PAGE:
Well, this is not all. They are a lot more integrated than that with their spaceships. They can actually in a way mate with the spaceships and have offspring with them. OK, by now you're all laughing, since it does sound silly. Well, it is not. It is very well thought out by Peter F. Hamilton.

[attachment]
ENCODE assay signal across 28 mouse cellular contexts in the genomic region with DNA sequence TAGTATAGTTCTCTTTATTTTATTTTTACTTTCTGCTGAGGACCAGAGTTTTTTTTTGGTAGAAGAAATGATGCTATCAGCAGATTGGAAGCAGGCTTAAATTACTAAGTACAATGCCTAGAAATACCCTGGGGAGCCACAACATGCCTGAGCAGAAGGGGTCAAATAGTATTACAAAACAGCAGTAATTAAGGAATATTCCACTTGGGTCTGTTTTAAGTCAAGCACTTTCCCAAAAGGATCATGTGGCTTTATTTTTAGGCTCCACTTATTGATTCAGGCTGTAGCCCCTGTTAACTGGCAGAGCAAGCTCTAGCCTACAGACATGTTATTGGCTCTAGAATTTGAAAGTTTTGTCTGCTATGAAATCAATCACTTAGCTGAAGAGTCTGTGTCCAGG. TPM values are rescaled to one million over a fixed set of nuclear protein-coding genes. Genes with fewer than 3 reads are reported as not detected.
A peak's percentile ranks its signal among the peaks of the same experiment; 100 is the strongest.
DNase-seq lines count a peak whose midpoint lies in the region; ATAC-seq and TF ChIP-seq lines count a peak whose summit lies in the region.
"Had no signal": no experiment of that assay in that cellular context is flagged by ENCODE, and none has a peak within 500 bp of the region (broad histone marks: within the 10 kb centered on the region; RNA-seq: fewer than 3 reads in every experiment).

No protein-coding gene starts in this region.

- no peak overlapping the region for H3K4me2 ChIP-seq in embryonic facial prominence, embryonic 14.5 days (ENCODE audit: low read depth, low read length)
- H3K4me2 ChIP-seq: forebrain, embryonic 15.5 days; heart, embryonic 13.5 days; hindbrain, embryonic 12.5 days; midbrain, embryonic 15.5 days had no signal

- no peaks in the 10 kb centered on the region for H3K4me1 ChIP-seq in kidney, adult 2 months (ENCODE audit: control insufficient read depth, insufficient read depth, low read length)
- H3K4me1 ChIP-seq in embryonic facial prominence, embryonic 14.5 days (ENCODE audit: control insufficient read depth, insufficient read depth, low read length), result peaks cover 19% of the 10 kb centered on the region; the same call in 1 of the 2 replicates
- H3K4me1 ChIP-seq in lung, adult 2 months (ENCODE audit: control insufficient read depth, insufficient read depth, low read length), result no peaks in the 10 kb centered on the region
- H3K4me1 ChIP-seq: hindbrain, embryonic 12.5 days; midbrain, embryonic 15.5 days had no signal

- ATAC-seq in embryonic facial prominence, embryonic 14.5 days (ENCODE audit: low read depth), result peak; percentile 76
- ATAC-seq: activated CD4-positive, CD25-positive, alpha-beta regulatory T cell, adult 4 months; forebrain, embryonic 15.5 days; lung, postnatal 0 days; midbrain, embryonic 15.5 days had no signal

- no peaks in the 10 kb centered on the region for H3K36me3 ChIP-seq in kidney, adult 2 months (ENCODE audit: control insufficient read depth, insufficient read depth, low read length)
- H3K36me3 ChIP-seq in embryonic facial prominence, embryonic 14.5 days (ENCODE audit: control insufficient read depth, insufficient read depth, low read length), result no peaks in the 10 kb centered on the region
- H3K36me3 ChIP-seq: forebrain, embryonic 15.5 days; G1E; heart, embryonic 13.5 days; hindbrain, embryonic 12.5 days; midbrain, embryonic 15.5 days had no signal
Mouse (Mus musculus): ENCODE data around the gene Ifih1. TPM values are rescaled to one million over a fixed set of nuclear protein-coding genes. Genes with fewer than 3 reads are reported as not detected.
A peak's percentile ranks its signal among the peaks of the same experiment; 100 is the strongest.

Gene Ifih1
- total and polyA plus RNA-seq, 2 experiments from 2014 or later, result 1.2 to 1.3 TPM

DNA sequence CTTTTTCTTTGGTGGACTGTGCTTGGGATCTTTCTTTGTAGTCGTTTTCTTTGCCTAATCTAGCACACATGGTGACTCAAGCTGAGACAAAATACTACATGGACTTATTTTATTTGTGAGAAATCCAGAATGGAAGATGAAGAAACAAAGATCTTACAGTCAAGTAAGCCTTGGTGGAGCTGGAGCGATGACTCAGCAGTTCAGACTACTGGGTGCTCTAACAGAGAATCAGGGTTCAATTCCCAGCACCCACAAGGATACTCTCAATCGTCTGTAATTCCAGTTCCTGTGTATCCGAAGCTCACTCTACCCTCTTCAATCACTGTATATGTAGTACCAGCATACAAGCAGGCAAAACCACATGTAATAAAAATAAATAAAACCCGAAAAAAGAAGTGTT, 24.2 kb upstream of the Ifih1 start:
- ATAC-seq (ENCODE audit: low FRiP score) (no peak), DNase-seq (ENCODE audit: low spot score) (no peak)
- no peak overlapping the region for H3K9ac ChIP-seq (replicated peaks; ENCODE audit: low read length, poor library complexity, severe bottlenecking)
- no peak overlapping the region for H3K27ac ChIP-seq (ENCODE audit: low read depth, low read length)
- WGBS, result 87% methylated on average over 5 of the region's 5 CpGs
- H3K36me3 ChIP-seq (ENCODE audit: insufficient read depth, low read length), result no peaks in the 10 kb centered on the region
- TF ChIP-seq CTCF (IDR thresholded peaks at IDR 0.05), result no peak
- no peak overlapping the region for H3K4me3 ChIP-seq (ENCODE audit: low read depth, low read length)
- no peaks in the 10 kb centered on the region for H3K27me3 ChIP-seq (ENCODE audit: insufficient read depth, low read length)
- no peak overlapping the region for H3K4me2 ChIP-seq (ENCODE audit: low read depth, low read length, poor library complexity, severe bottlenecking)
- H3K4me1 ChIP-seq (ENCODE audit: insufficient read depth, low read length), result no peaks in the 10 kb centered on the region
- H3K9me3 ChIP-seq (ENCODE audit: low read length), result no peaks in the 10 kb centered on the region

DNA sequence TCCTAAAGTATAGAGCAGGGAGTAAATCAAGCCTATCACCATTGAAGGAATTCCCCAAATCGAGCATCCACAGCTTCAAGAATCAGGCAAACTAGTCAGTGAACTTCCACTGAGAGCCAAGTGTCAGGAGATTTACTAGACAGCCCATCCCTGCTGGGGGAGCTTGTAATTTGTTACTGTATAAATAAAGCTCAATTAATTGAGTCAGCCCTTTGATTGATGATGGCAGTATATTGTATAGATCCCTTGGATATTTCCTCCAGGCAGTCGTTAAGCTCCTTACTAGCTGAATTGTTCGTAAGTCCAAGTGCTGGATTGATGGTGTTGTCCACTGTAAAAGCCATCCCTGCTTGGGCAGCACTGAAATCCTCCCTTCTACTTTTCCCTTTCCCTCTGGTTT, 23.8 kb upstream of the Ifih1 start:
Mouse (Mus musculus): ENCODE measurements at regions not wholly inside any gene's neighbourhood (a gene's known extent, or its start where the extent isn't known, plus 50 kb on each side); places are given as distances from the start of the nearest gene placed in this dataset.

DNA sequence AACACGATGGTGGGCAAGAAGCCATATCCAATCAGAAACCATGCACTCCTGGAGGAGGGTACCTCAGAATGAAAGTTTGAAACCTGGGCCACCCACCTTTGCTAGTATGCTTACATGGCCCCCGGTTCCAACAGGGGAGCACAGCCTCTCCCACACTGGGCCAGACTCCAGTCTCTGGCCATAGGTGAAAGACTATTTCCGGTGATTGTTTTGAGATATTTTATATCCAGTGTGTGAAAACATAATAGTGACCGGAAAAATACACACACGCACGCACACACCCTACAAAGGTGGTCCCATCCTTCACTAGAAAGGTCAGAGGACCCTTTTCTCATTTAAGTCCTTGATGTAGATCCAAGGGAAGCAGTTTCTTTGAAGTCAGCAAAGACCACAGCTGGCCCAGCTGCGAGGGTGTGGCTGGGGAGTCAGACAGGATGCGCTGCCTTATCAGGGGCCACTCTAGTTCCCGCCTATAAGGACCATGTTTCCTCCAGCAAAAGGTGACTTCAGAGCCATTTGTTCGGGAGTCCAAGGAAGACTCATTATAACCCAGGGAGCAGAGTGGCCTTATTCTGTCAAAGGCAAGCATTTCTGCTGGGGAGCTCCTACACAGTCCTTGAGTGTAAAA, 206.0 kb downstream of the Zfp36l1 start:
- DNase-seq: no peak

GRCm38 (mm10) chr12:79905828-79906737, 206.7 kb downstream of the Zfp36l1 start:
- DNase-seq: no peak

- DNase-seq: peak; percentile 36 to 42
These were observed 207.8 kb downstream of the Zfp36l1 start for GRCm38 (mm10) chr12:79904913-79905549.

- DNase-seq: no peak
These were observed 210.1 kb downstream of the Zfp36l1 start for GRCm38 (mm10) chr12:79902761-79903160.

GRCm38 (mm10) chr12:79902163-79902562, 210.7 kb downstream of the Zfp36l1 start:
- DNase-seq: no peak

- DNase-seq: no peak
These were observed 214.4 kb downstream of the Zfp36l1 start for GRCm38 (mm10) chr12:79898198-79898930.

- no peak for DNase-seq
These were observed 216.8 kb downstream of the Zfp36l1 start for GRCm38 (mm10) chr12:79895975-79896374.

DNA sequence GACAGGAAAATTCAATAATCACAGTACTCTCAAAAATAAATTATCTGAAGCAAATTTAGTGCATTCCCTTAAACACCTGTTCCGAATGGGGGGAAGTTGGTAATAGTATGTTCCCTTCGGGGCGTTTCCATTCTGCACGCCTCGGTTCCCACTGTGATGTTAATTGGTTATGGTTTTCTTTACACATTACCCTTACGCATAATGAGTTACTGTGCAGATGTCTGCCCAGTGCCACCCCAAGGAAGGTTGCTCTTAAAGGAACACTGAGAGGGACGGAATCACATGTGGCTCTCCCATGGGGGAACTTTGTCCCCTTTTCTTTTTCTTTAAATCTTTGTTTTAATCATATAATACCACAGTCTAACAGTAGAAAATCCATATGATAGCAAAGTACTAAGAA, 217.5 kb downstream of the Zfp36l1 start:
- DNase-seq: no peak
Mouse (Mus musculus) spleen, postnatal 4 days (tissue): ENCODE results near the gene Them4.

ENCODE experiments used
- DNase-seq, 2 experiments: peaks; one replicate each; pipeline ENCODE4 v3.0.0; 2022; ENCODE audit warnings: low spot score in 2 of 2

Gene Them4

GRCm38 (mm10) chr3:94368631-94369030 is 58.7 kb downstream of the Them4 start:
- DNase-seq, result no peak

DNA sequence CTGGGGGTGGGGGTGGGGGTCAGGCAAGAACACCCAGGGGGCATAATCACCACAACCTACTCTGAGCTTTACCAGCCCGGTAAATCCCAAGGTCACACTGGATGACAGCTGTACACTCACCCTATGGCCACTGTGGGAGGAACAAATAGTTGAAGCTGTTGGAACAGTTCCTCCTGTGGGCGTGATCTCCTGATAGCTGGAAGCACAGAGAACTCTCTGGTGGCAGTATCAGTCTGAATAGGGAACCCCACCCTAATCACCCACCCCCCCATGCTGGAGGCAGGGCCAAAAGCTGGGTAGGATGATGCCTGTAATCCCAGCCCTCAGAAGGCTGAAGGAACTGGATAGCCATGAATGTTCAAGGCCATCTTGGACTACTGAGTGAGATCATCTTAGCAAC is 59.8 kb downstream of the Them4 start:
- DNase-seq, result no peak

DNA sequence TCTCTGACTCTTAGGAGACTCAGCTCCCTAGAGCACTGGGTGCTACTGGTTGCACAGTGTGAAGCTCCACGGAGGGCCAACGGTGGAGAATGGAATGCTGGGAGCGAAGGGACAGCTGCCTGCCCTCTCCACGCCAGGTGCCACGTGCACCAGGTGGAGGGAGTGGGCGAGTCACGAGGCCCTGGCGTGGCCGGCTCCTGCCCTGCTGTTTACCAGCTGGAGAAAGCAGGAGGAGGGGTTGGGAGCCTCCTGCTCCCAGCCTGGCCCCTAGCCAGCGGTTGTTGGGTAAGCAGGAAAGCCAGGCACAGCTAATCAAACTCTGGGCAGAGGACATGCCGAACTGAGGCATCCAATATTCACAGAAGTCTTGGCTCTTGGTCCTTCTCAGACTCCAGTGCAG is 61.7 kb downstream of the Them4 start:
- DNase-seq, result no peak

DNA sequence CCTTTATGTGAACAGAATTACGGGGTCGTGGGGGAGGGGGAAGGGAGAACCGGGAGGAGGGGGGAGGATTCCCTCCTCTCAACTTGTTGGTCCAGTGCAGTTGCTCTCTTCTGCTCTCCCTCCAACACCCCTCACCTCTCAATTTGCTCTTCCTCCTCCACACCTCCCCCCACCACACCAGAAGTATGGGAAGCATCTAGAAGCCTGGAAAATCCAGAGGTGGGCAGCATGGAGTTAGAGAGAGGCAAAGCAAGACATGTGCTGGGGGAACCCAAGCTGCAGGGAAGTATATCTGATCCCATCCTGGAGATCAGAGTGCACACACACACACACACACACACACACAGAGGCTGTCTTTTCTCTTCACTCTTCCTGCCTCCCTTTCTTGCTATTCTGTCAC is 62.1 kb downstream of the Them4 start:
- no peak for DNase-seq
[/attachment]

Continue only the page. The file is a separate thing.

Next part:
A human Edenist couple gets fertilized eggs through old-fashioned sexual reproduction. These eggs are transferred to a spaceship's uterus. They get cloned and integrated into the spaceship's genetic material. The pregnant spaceship then delivers two children. One is a fully human child (no machine parts) with most of the genetic material coming from the human couple, and some from the biological parts of the spaceship. The other one is a bi-tek child-spaceship. The two entities are fully independent and fully sentient, but share a strong bond, a sort of oneness (they are in a way, twins), and achieve full telepathic contact among themselves like no other (while they do remain able to also communicate telepathically with all other Edenists and all other sentient spaceships). While the human child is left with the human parents to be raised and grow, the child-spaceship is parked in orbit and tended by adult spaceships, growing as well in size and age, both biologically (it is given organic food) and by being infused with various minerals that make up its inorganic parts (hull, propulsion drive, etc.). Both beings remain in telepathic contact while they grow, and mentally dialogue all the time. They love each other; their bond is really strong. When both the human child and the spaceship reach maturity, at age 18, then they meet physically for the first time and the teenager (a newly promoted adult) becomes the captain of the spaceship. While they grow, they are both taught lots of physics and space theory, military tactics, weaponry specifications, etc. The captain/adult spaceship pair therefore is the ultimate Navy unit, with enormous military and space navigation knowledge. They go out in missions to patrol the galaxy and to ensure the safety of human settlements in various planetary systems, etc. (there are other sentient species out there, some hostile). Meanwhile the more mundane space travel (transport, trade, etc) is left mostly to the Adamists who are better at endurance, etc. The sleek bi-tek sentient spaceships (called Voidhawks) with their symbiot captains are however much faster and lethal than their Adamist counterparts, thus being better fit for the Navy.